Wednesday, June 16, 2010

Rolling the Dice in CdP

Avignon is overpriced and less charming than we imagined and so we are happy to be biking up the right bank of the Rhône to Châteauneuf-du-Pape. Here, on the back roads, it is quiet and gorgeous. The hills to the west may not be high but they are scrubby, rocky, and dramatically pitched. On the flats is farmland. Hedges are cropped into fifty foot high windbreaks to protect the cherry orchards and the asparagus fields. Only the many small vineyards we pass are given exposure to the mistral. The vines are flowering and even here, in the sunny south, most are VSP-trained to maximize their sun exposure.

Some 2.5 hours later we are in the town of Châteauneuf-du-Pape. We have some time to kill before our appointment at Clos du Mont-Olivet; we will picnic up by the chateau ruins, but first, why not roll the dice and taste in some of the shops lining the streets? I want to want to explore more deeply the producers I know are good (like Mont-Olivet) but I am also here to explore and discover.

The first guy we visit is a hustler. He's dressed as if he's about to hit the nightclub circa 1992 and he whips out his price sheet to facilitate the hard sell. I ask questions, and the more questions I ask, the more uncomfortable he looks. "Biodynamie," he claims, and he sort of rustles around in his chair. Even if he's telling the truth, it doesn't matter: his wines are a forest of new wood and are as slick as he is and are completely uninteresting.

At the next place the woman cheerily admits she knows almost nothing about the domaine's wines, and the wines she pours are a swampy mess. Not tarted up so much as they're simply bad, poorly made.

We then hit the shop promoting Château de la Gardine. We are greeted by Danièle Brunel, whose husband Philippe is of the Brunel clan that's long owned Gardine. She is comfortable answering every question and sees no need to press us about anything. The wines are unabashedly modernist; they use only tank and barrique, not even a single foudre, and while they initiate fermentation with native yeasts they often finish with cultured yeasts. Set the preconceptions aside: I am responding to these wines, in some cases enthusiastically, as they show great mineral definition alongside the ample fruit.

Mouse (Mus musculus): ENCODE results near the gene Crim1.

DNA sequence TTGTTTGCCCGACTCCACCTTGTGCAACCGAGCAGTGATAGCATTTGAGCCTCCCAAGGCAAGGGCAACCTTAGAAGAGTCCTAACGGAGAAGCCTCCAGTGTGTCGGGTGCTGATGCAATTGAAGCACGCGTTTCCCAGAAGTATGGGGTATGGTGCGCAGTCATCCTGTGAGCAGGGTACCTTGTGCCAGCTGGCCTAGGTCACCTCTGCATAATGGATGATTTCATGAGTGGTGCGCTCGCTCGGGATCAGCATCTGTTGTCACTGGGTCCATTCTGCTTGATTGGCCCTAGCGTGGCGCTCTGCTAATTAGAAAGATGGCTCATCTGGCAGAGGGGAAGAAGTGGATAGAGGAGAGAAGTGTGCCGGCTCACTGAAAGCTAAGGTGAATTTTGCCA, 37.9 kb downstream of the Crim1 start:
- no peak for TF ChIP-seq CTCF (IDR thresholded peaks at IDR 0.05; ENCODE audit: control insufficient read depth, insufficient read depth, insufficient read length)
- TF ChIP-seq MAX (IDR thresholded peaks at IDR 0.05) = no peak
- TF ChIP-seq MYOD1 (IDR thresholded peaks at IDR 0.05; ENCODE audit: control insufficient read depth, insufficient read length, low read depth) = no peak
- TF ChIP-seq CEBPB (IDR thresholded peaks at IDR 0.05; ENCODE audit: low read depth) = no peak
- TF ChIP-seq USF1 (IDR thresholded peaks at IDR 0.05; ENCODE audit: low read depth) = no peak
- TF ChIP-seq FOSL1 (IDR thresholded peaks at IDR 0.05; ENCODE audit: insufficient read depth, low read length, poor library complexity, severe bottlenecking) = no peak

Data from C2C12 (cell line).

The basic 2008 blanc, for example (50% grenache blanc, 30% roussanne) is very fresh, very lively, and shows good depth. The 2005 Vieilles Vignes blanc, the Cuvée des Générations Marie-Léoncie, is 70% roussanne and it's a knockout. I'm sighing over my glass. The texture is rich and gorgeous — and yes, this saw plenty of new oak — but there's plenty of acidity here as well as lots of rocky minerals. The 2007 CdP rouge is rich and refined but has the acidity, definition, and minerality that I look for. The téte de cuvée, the 2007 Gaston Phillippe, is made from 100 year old grenache and 40 year old syrah and mourvèdre. It's too concentrated to drink in the near term, but again, it doesn't feel tarted up.

The Gardine wines are not currently exported to the United States but they recently were. I'll be hoarding the Marie-Léoncie if I'm able to find it...

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